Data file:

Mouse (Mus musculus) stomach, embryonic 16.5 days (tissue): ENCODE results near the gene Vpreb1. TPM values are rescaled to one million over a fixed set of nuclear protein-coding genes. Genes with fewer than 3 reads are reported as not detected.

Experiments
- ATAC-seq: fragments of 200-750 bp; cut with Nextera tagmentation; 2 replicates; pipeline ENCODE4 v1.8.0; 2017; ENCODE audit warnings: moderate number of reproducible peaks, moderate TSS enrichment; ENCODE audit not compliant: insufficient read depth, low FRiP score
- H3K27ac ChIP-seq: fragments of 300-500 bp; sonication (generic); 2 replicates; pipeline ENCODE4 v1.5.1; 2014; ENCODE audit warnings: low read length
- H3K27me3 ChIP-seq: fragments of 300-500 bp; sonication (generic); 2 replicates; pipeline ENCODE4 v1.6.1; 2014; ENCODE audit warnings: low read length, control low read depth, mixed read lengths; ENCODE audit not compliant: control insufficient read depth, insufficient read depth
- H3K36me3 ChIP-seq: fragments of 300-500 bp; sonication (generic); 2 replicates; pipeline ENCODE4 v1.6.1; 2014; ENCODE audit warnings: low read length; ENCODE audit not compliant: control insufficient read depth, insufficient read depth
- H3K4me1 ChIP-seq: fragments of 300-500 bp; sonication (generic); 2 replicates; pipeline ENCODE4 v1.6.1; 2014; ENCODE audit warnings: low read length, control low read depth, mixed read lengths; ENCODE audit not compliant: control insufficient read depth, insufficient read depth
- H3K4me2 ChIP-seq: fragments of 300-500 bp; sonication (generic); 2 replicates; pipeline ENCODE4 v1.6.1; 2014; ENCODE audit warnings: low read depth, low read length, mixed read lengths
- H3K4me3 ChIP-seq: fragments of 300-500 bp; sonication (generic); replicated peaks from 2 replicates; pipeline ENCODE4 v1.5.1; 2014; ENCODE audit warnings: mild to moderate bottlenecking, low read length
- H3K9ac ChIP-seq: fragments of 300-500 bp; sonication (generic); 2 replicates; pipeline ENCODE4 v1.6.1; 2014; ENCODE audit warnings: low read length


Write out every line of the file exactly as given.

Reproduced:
Mouse (Mus musculus) stomach, embryonic 16.5 days (tissue): ENCODE results near the gene Vpreb1. TPM values are rescaled to one million over a fixed set of nuclear protein-coding genes. Genes with fewer than 3 reads are reported as not detected.

Experiments
- ATAC-seq: fragments of 200-750 bp; cut with Nextera tagmentation; 2 replicates; pipeline ENCODE4 v1.8.0; 2017; ENCODE audit warnings: moderate number of reproducible peaks, moderate TSS enrichment; ENCODE audit not compliant: insufficient read depth, low FRiP score
- H3K27ac ChIP-seq: fragments of 300-500 bp; sonication (generic); 2 replicates; pipeline ENCODE4 v1.5.1; 2014; ENCODE audit warnings: low read length
- H3K27me3 ChIP-seq: fragments of 300-500 bp; sonication (generic); 2 replicates; pipeline ENCODE4 v1.6.1; 2014; ENCODE audit warnings: low read length, control low read depth, mixed read lengths; ENCODE audit not compliant: control insufficient read depth, insufficient read depth
- H3K36me3 ChIP-seq: fragments of 300-500 bp; sonication (generic); 2 replicates; pipeline ENCODE4 v1.6.1; 2014; ENCODE audit warnings: low read length; ENCODE audit not compliant: control insufficient read depth, insufficient read depth
- H3K4me1 ChIP-seq: fragments of 300-500 bp; sonication (generic); 2 replicates; pipeline ENCODE4 v1.6.1; 2014; ENCODE audit warnings: low read length, control low read depth, mixed read lengths; ENCODE audit not compliant: control insufficient read depth, insufficient read depth
- H3K4me2 ChIP-seq: fragments of 300-500 bp; sonication (generic); 2 replicates; pipeline ENCODE4 v1.6.1; 2014; ENCODE audit warnings: low read depth, low read length, mixed read lengths
- H3K4me3 ChIP-seq: fragments of 300-500 bp; sonication (generic); replicated peaks from 2 replicates; pipeline ENCODE4 v1.5.1; 2014; ENCODE audit warnings: mild to moderate bottlenecking, low read length
- H3K9ac ChIP-seq: fragments of 300-500 bp; sonication (generic); 2 replicates; pipeline ENCODE4 v1.6.1; 2014; ENCODE audit warnings: low read length